In a moving speech, influential activist discusses the repercussions of human activity
Tuesday, Feb. 8 was a night riddled with storm warnings. Most of the East Coast was completely shut down and there was a halt on most travel throughout the Maritimes – but the Wu Centre was packed. Community members and Mount Allison students and faculty walked into the largest lecture hall on campus to listen to LaDonna Brave Bull Allard speak. Librarian Mark Truitt mentioned that the school has been attempting to bring Allard to Mt. A for years now. Allard, one of the most influential catalysts for the protests of the Dakota Access Pipeline, told her story, and brought some audience members to tears.
“I am not an activist, I am a historian,” began Allard. During 2015 when the plans surfaced for the pipeline, Allard lived peacefully in her home near a Sacred Stone burial site in North Dakota, where her ancestors and the ancestors of her people have been buried for centuries. When the Dakota Access Pipeline, which Allard calls “the black snake,” became public, she realised she was the closest landowner. The project threatened to devastate her environment, which has belonged to Allard’s family for centuries. Allard had agency – she opened her land to the world and encouraged those who are against these plans to show their colours and stand up for their beliefs.
Thousands of people flocked to her land, setting up tents to weather the coming of the seemingly unbeatable billion-dollar company. “I am a mom until I die,” said Allard on why she opened her land. “It is the young people who stood up.… It is [they] who were able to touch the world.” The young men and women of the camp provided for the older members of the camp, and vice versa. When confronted by the military, as well as hired militia groups, they stood. Even when they were being brutalized by these groups, the camp was resilient.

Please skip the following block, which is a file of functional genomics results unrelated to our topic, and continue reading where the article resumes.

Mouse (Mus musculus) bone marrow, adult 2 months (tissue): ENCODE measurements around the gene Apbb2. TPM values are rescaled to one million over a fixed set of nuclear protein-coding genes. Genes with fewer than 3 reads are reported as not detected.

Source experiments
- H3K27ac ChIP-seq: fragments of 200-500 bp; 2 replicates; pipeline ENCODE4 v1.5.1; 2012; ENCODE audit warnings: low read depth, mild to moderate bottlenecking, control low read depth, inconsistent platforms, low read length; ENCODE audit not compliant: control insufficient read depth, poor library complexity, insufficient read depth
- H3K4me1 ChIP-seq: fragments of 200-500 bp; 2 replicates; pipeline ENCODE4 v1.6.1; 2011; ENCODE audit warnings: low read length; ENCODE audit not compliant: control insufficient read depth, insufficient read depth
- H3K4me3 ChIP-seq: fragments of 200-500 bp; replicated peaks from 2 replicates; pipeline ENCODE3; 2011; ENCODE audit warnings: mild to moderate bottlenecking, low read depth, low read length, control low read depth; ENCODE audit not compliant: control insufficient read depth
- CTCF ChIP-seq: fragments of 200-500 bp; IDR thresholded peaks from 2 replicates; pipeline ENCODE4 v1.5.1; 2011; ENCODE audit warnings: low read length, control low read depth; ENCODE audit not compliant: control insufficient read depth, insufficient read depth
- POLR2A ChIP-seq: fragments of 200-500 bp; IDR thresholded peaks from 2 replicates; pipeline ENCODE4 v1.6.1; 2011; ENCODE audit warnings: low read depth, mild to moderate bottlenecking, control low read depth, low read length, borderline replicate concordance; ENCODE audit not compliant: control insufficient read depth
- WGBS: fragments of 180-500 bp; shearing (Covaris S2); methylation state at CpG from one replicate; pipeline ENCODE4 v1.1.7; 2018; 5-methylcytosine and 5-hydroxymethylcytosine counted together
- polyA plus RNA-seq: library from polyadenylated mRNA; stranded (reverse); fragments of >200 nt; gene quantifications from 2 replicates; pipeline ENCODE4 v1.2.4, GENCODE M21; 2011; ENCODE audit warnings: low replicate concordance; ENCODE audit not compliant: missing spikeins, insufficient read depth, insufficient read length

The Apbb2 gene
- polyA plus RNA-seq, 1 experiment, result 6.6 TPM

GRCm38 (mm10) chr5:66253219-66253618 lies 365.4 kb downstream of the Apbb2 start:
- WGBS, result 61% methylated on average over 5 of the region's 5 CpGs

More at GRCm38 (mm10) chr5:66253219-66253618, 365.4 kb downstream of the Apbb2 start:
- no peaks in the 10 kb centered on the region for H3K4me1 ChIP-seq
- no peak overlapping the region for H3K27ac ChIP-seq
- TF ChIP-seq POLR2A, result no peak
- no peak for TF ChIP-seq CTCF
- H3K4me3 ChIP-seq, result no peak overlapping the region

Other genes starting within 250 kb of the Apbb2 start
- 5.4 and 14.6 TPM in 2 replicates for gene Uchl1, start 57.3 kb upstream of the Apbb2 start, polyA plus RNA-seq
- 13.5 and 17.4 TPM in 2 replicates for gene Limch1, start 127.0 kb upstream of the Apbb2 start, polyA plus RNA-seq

After the pipeline was built, Allard kept standing up for her beliefs. She took her cause to the global stage, imploring nations to divest from their fossil fuel dependence. Allard remains humbled by the group that backed her, insisting that she is not a leader but that she was simply given the opportunity to act.
At the end of her speech, Allard said, “Invest in your own communities.” She implored the audience to take their money from big banks, which spread it throughout the world, and turn the money inwards so it has a more recognizable effect on your life. “Our world is changing,” said Allard. “We must stand up and clean our environment.… It’s about wanting to live.”
Allard said that sharing knowledge is of utmost important. For instance, Allard is currently involved in a project to make a trailer that costs about $6,000 and includes solar panels, a water reclamation system and other amenities that take the buyer “off the grid.” This project has been built and tested as a prototype, and is currently at the Massachusetts Institute for Technology being catalogued and tested for commercial use.
Following the presentation, a crowd of nearly 120 rose to their feet to celebrate and thank Allard, a person so courageous and humble that she both owned the room and shared it. “It was amazing to hear someone speak like that,” said Rebecca Estabrooks.